Questions for a Life Story Writer

Q: They say you need to write if you know the world will be better off for your effort. What is it about your story that made you believe it should be written?

“I am not so arrogant as to think the world is a better place for my having written a book but I do think England stands proud because of my effort. My story is a snapshot in time about country life in England and as is so often the case much has already changed within the community. That fact alone validates my endeavor and the product.”

Q: Self-belief can be a big problem for writers. How did you stay confident that you were good enough to write your book?

“I never questioned whether I was ‘good enough’ to write a book but I did know I could try. With over 115, 000 books published in the UK in 2007 I knew there must be room for mine.”

Q: It’s easy to procrastinate, to blame writers’ block and to put off finishing your project. How did you keep yourself motivated?

“I found writing to be an enjoyable process, one that I looked forward to. The difficulty of course is to eliminate the clutter from your life during this process. By that I mean chores, worry and engagements that are not absolutely necessary. Stay focused and you will stay motivated. Finally, I kept a copy of another author’s book within eyesight of my computer. It was a dreadful read; however knowing she could get published was incentive enough for me.”

Q:   Who do you think will read your book? What made you think there was a market for it?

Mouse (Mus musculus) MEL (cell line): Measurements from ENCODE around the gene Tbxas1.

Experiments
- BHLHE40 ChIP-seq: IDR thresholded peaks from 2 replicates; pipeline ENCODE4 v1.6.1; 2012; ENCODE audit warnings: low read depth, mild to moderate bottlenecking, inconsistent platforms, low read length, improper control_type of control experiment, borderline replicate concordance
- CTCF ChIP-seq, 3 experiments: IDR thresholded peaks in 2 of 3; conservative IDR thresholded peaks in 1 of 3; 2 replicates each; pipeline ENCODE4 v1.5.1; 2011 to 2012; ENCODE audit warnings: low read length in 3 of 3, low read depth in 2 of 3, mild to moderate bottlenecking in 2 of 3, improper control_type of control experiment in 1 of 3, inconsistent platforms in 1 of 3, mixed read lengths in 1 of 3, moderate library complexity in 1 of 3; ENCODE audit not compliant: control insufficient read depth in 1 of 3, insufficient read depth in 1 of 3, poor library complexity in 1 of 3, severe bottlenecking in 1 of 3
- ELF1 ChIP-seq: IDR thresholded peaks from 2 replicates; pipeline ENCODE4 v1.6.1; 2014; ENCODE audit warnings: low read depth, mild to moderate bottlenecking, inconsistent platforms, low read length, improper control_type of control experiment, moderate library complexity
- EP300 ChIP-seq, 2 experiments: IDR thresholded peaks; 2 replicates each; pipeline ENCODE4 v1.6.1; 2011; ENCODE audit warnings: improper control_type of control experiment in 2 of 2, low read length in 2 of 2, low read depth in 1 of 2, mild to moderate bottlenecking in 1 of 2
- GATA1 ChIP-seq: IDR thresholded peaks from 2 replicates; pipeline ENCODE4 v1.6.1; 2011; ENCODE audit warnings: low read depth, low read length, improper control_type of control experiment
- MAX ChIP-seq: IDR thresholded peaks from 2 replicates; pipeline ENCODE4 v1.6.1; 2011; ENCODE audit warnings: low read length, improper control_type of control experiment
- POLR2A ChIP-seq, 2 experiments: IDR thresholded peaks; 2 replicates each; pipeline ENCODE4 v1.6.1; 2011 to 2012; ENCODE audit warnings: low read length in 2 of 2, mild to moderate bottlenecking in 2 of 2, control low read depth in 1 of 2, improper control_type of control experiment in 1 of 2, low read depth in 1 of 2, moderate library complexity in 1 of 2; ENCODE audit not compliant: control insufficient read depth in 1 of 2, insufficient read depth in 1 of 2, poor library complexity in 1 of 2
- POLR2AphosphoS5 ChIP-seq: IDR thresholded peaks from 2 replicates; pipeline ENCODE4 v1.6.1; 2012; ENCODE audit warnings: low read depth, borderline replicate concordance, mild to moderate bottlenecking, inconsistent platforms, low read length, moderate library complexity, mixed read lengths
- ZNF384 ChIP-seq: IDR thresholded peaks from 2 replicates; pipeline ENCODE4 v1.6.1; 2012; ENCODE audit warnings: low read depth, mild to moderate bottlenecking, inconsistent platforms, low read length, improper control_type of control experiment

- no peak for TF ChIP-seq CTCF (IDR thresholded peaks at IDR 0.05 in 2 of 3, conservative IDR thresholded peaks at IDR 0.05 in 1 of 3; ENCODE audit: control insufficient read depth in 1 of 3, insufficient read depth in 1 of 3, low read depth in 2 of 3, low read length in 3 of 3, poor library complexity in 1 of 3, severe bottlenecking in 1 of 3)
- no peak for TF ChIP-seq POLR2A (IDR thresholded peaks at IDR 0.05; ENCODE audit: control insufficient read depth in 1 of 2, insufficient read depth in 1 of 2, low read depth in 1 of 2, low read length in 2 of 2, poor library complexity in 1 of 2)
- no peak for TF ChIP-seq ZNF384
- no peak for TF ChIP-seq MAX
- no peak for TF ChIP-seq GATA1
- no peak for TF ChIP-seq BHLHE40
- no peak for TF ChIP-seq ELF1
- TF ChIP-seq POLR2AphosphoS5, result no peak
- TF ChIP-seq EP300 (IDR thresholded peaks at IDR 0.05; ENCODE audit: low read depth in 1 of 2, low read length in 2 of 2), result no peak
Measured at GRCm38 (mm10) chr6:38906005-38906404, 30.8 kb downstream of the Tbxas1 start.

“I researched my non-fiction category, my competitors and those books that were successful and more importantly authors who were under contract to write sequels. You must follow the trail so to speak. If you do that you will find your market but you must do your homework first.”

Q:  It does not matter how good a book is or how good your writing is if no one knows about it. What steps have you taken to promote your book? Are you a speaker? Do you have a blog, a website or a newsletter? Do you use Facebook?

“Writing a book and promoting a book take different talents. I found the latter more exhausting as the burden of promotion in today’s world falls heavily on the author. ‘Yes’ to Facebook, ‘no’ to having a blog and newsletter as they take an enormous amount of time, ‘yes’ to creating a YouTube video and a big ‘yes’ to a website as well as linking up to those of other writers. The unexpected consequence of getting published is public speaking. A necessary evil to some and pure enjoyment to others. Either way be prepared and do it. It has opened many doors for me – including cruise ship lecturing.”

Q:  What was your biggest challenge regarding the writing of your book? How have you overcome that?

“The biggest challenge regarding the writing of my book was to keep it ‘tight’ which required constant hoovering up of superfluous words. Once deleted they are never missed. Trust me.”

Q:  I believe that getting feedback is important to help you recognize when your writing is good and to find ways of making it even better. How did you get feedback on your work?

“This is a personal matter. If you have literate friends, and I do, you will want to involve them in the editing process but do so at your peril. The real learning curve however comes from your editor. Nothing can replace a professional opinion.”

Q:  If you were to give advice to someone else who is thinking about writing their life story what would be your number one tip?

“You have nothing to lose but your time. Do it!”